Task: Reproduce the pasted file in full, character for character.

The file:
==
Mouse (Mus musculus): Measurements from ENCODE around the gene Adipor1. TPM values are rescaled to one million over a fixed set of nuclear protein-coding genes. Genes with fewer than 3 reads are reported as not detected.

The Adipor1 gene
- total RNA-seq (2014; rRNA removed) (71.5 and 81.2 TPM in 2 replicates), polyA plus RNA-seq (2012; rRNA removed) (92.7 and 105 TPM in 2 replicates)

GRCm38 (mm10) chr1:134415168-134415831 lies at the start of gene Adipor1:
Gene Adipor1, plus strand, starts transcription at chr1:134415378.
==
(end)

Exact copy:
Mouse (Mus musculus): Measurements from ENCODE around the gene Adipor1. TPM values are rescaled to one million over a fixed set of nuclear protein-coding genes. Genes with fewer than 3 reads are reported as not detected.

The Adipor1 gene
- total RNA-seq (2014; rRNA removed) (71.5 and 81.2 TPM in 2 replicates), polyA plus RNA-seq (2012; rRNA removed) (92.7 and 105 TPM in 2 replicates)

GRCm38 (mm10) chr1:134415168-134415831 lies at the start of gene Adipor1:
Gene Adipor1, plus strand, starts transcription at chr1:134415378.